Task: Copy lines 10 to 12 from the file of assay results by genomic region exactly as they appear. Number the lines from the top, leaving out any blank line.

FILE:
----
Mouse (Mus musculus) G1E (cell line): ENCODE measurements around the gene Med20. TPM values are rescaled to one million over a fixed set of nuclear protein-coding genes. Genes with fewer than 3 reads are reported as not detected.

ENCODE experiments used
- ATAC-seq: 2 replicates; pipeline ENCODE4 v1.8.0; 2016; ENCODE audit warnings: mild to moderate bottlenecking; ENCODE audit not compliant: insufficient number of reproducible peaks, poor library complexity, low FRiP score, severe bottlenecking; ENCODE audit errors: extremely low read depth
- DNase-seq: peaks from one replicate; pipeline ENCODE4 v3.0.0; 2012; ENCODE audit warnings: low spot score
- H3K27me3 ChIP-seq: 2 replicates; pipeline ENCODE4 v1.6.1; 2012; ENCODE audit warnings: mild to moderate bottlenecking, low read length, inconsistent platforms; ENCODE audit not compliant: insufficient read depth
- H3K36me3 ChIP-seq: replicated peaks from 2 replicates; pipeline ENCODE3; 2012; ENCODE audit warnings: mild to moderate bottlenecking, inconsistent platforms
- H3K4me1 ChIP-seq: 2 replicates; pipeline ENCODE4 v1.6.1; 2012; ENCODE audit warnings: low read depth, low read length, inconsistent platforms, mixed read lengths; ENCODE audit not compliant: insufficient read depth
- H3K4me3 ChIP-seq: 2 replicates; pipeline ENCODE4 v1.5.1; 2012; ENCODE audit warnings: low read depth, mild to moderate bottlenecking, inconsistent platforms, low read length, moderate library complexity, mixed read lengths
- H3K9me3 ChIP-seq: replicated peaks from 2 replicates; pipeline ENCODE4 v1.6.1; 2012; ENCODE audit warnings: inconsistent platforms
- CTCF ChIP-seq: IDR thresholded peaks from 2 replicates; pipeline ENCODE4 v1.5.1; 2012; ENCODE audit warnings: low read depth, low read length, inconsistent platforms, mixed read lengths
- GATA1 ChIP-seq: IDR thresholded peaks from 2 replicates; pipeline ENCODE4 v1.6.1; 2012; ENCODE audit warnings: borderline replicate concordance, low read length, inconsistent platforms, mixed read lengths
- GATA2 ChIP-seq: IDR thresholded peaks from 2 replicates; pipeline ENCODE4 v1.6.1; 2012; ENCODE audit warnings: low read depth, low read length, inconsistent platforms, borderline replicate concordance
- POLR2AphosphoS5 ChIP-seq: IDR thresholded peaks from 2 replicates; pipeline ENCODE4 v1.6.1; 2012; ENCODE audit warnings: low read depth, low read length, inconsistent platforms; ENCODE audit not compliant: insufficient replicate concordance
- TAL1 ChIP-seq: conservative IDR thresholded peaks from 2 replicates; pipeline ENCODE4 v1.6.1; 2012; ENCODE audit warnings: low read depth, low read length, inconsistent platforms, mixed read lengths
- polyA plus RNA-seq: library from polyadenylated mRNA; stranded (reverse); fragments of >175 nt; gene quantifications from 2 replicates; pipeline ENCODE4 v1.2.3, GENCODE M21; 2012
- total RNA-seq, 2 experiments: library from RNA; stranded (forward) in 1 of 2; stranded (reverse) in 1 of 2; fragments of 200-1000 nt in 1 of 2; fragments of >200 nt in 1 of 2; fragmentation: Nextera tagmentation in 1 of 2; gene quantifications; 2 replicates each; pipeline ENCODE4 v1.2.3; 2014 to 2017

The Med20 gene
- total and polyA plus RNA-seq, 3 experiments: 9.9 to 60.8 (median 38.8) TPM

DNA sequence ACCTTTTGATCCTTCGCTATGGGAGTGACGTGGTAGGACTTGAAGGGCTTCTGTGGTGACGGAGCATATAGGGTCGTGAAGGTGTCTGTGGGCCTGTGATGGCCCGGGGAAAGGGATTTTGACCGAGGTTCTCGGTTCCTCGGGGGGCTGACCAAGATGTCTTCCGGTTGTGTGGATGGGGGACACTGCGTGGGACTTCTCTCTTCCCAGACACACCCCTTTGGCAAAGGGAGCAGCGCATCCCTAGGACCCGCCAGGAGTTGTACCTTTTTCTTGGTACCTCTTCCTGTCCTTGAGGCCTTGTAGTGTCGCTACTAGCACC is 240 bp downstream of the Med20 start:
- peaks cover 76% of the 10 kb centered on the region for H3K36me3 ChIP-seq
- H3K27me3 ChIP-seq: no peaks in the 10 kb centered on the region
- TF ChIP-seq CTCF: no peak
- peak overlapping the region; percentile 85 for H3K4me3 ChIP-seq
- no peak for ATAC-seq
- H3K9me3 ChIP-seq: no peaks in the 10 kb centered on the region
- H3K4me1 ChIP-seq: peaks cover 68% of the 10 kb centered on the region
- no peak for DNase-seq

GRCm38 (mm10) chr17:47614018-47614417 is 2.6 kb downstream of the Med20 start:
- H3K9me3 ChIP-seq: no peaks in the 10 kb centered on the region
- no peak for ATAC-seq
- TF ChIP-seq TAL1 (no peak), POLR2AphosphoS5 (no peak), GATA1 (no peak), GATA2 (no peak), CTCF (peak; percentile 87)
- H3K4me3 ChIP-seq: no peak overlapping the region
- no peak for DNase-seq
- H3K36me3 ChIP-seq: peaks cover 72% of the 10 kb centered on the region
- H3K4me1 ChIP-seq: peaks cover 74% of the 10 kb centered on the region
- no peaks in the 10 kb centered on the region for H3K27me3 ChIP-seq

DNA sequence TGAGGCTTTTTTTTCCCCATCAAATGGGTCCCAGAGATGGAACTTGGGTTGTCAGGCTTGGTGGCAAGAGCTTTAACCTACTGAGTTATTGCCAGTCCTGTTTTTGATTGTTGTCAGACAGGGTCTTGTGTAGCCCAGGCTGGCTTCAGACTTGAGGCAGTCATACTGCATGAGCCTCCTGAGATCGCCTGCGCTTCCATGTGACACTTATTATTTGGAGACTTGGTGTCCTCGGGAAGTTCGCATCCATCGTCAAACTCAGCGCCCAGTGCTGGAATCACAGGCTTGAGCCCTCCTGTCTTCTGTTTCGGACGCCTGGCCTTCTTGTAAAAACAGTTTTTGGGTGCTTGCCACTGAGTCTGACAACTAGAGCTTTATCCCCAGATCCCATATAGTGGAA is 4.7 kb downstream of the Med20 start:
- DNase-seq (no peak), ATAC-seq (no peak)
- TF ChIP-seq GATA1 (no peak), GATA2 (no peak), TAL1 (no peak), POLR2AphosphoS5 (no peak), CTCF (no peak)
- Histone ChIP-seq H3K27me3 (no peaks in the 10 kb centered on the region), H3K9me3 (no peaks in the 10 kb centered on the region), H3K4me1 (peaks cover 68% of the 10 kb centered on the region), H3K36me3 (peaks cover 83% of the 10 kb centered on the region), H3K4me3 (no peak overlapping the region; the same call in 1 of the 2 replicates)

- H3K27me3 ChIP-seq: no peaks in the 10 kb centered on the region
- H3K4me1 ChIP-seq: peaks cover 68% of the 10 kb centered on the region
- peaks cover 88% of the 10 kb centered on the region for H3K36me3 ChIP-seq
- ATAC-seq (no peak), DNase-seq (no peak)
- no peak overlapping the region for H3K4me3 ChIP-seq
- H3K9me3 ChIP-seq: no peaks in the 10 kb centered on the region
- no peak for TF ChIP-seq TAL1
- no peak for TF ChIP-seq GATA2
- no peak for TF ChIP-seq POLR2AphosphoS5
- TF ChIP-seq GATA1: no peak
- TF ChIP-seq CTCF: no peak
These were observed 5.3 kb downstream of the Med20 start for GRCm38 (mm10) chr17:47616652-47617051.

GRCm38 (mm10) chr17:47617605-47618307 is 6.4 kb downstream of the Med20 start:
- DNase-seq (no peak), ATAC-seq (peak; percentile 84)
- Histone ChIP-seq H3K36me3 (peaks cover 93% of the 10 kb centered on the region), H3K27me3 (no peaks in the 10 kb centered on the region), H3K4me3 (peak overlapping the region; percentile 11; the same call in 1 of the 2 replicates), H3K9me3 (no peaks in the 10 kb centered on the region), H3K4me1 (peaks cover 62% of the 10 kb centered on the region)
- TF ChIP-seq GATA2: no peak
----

- CTCF ChIP-seq: IDR thresholded peaks from 2 replicates; pipeline ENCODE4 v1.5.1; 2012; ENCODE audit warnings: low read depth, low read length, inconsistent platforms, mixed read lengths
- GATA1 ChIP-seq: IDR thresholded peaks from 2 replicates; pipeline ENCODE4 v1.6.1; 2012; ENCODE audit warnings: borderline replicate concordance, low read length, inconsistent platforms, mixed read lengths
- GATA2 ChIP-seq: IDR thresholded peaks from 2 replicates; pipeline ENCODE4 v1.6.1; 2012; ENCODE audit warnings: low read depth, low read length, inconsistent platforms, borderline replicate concordance